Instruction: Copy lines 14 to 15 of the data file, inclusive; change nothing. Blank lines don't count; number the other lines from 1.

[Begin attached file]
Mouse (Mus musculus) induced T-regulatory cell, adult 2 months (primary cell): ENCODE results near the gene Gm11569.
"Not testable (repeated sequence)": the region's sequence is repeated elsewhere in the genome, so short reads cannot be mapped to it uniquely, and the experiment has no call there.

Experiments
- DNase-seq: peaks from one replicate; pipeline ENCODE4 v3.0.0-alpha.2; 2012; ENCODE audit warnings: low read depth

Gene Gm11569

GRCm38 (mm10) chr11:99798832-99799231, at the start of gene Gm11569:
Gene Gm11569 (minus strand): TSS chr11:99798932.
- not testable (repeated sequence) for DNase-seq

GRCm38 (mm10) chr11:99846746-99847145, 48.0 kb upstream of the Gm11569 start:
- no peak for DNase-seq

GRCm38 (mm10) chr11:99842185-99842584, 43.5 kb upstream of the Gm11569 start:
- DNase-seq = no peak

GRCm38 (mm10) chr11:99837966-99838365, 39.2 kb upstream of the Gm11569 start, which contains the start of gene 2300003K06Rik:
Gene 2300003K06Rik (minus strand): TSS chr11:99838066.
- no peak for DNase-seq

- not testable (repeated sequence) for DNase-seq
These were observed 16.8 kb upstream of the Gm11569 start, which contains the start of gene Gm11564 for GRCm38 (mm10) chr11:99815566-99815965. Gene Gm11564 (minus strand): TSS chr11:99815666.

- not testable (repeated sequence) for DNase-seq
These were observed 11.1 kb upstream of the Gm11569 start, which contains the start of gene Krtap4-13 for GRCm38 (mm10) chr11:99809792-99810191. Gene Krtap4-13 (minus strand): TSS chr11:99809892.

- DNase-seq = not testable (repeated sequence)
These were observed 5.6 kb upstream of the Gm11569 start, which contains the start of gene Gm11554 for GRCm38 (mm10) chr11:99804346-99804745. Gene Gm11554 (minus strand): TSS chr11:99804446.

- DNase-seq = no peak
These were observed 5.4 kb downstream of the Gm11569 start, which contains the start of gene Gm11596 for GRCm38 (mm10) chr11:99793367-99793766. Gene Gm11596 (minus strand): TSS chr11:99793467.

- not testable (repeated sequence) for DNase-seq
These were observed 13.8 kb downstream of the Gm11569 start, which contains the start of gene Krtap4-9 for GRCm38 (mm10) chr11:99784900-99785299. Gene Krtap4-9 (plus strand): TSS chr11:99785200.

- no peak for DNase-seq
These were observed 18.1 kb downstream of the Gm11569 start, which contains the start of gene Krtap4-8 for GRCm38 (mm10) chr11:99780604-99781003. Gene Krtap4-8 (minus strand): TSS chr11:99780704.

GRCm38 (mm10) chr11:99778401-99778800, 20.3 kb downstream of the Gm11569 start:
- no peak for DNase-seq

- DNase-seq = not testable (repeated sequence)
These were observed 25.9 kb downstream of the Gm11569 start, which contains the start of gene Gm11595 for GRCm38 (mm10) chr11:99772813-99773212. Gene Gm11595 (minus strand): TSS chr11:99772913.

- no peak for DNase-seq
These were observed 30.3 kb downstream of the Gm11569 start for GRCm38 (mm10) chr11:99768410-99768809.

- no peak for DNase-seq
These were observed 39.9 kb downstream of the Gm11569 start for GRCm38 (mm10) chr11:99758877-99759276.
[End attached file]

Gene 2300003K06Rik (minus strand): TSS chr11:99838066.
- no peak for DNase-seq